Fair enough, thought I, and bought some.

By Anita Martinz from Klagenfurt, Austria (turnip cabbage) [CC BY 2.0 (], via Wikimedia Commons

It turned out that it was indeed kohlrabi. The internets informed me that it’s a relative of wild cabbage and one of the 150 healthiest foods on Earth. Pretty much every part of the plant (other than the peel) is apparently edible, and preparation methods range from baking to frying, tossing in salads or eating it as a low calorie raw snack.

I sent the leaves and stems off to DaughterDearest for her chooks to turn into eggs, along with a kohlrabi of her very own to experiment with at home.  Some of ours was oven roasted, along with some sweet potato and carrot. Whilst tasty enough, the flavour of the kohlrabi was somewhat overpowered by the other vegies. So I used the rest up in a salad. It was super tasty – crunchy and delicate in flavour, the kohlrabi well complimented by the apple, nuts (I used pecans instead of hazelnuts) and parmesan.

I’ve added the recipe to my make-again database and will make it as an interesting addition to Xmas lunch (if not before).  I wonder what the others made with theirs…

I enjoy baking. Well, cooking, really – but baking perhaps a little more than any other option. This was great when the children were young and had troops of ravenous friends stampeding through the house on a regular basis. Cookies, slices, cakes, scones – they all disappeared in record time, consumed by ever-hungry and surprisingly undiscriminating youngsters. Ours was the house where there was always something tasty to eat.

Sadly, these days everyone seems altogether too grown up and concerned with figure shape and weight to make the most of one of my baking frenzies. So I’ve had to devise a cunning plan: I’m baking a little less often and, when I do, I’m making batches of smaller items. That way we (and guests) can enjoy a small tasty treat with our cuppa, and the rest of the bake-a-thon goes into the freezer for another time.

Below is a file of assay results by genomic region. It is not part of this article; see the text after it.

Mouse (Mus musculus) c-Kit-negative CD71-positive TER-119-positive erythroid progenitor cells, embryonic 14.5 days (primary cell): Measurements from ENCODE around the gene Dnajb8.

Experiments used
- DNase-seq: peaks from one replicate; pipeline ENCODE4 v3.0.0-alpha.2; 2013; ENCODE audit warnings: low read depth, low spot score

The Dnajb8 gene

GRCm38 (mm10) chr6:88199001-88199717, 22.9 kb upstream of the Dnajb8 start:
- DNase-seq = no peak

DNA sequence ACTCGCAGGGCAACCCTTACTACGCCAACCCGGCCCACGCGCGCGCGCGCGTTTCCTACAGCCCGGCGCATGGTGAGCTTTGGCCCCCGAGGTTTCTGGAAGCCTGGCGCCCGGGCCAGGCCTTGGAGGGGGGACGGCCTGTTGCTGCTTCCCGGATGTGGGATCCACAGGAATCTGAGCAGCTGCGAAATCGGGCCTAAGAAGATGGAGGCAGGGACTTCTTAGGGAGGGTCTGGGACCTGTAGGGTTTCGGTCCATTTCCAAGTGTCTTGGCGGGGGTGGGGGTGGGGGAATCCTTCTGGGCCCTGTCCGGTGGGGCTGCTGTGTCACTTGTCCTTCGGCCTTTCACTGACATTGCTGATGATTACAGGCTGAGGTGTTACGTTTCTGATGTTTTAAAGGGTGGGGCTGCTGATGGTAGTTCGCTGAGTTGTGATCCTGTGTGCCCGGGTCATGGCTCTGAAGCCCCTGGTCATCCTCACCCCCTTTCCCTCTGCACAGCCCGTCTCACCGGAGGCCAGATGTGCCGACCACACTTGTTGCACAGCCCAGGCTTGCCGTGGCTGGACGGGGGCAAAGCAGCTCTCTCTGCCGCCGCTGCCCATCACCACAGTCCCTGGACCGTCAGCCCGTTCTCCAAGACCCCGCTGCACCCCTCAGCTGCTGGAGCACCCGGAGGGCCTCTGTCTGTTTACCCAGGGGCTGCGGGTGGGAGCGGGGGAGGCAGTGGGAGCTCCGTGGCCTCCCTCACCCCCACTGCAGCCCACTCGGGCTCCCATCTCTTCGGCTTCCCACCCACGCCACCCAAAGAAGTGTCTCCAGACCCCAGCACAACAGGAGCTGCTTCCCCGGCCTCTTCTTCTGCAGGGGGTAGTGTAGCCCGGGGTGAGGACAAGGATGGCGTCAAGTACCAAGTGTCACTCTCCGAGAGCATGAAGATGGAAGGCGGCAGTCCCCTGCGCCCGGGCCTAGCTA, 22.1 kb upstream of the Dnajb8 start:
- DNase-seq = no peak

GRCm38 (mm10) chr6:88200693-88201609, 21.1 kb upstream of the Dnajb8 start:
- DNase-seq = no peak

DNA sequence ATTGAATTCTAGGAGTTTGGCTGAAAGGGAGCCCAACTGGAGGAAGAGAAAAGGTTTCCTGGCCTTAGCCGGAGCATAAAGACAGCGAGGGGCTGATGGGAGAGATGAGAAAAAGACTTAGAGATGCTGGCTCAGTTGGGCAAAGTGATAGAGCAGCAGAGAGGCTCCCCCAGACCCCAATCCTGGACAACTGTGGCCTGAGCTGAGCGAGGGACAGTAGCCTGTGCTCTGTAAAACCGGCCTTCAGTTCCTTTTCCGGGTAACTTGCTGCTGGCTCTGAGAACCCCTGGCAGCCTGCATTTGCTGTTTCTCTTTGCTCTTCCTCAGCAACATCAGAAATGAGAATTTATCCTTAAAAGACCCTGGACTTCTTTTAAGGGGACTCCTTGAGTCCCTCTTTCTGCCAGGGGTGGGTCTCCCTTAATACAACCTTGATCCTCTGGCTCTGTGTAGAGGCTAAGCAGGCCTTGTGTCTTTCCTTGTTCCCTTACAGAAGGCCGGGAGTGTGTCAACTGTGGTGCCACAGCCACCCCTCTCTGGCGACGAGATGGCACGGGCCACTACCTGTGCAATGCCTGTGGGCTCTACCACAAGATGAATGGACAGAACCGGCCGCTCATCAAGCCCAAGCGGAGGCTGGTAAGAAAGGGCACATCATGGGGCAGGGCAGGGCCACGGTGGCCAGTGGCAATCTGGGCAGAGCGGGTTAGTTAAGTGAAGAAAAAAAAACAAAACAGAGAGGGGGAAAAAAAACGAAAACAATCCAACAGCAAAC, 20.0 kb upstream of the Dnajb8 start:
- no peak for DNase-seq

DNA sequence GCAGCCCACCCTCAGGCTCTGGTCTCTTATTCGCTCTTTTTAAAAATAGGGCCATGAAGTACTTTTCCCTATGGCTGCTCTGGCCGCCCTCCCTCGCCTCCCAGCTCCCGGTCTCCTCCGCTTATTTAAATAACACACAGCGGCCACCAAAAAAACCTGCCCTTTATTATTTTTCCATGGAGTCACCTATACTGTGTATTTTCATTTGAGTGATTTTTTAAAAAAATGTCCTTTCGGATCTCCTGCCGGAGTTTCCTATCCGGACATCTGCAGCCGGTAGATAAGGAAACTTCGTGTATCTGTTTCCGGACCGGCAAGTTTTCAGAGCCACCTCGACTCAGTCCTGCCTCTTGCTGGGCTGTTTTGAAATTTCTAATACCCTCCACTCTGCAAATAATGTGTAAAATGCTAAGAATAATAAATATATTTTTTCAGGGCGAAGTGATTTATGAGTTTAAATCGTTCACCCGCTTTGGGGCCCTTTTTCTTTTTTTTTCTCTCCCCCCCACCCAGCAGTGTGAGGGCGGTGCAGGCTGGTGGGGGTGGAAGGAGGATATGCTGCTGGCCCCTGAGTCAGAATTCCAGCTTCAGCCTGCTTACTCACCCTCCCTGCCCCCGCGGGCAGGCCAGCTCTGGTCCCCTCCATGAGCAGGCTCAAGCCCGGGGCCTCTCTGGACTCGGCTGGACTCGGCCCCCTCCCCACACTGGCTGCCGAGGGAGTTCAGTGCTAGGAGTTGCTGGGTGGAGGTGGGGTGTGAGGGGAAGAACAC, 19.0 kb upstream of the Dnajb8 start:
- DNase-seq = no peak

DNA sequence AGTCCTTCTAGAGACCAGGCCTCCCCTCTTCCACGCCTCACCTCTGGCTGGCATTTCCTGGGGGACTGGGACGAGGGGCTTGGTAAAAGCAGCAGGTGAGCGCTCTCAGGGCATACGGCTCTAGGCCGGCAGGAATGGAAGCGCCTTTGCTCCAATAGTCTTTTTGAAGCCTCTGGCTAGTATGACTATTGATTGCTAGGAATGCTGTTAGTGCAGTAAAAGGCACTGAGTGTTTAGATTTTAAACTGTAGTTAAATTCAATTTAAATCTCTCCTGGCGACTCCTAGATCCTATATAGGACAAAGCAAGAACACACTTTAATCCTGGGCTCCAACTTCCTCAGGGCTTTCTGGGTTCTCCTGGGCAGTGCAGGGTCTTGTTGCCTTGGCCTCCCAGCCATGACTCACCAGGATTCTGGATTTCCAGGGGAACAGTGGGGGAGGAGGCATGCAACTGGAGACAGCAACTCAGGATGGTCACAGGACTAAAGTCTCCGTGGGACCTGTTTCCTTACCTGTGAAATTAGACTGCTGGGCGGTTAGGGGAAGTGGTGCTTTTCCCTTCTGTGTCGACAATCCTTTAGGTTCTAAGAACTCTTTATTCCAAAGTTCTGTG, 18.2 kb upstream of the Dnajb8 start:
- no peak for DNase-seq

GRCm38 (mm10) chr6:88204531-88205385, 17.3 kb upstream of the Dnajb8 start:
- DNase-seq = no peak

Mini bakes

Mini banana loaves have been a hit, as have these very tasty peanut cookies. Both freeze really well and taste very yummy as a mid-week treat or emergency teatime offering when people drop by unexpectedly. The nutty muesli squares didn’t make it to the freezer, but did provide mini lunchbox treats for Himself for a couple of weeks 🙂

My next foray into mini-bakes is a variation on a recipe I found in a delightful book called Traditional Teatime Recipes. It’s full of simple yet tasty sounding offerings – many of which are now on my list to try out over the next few weeks.


First off the rank is the orange tea bread. The recipe apparently originated at Moseley Old Hall, in Staffordshire. Whilst that’s vaguely interesting, I’m actually making it (today) because it sounds delicious, we have guests this evening (dessert, anyone…?), and I have a fridge full of oranges from our neighbour’s tree.

Here’s the recipe, in case you’d like to give it a go too.

Orange Tea Bread – adapted from Traditional Teatime Recipes

75g butter, softened

1 cup plain flour

1 cup almond meal

1½ tsp baking powder

1 large egg, beaten

cup caster sugar

2 oranges <juice one, zest both – reserve second orange>

50g walnuts, roughly chopped <I used pecans>

1 – 2 Tblsp extra caster sugar  <reserve this for sprinkling on top of the cake>

FIRST: set your oven to 180C  (350F) and prepare a medium sized loaf tin <or, in my case, 6 mini loaf pans>

THEN: rub butter into flour and baking powder, then stir in the sugar and chopped nuts.  Mix in the egg, then add the juice from one of the oranges and the zest from both of them. Beat the mixture well, then fold in the almond meal.

Spoon mix into the prepared loaf tin / mini loaf pans

NEXT: cut the pith off the outside of the remaining orange. Then, holding it over the tin/s <to catch the juice>, carefully remove the segments. Arrange the orange segments over the top of the cake/s, then sprinkle with the extra caster sugar

FINALLY: bake your loaf in preheated oven for about 45 minutues – or until a skewer comes out clean. Leave the cake/s in the pan/s to cool… if you have the patience. Such yum!

MORE NOTES: the original recipe didn’t include almond meal; it called for 1½ cups of plain flour. It also gave the baking time as 1¼ to 1½ hours.

Orange teacake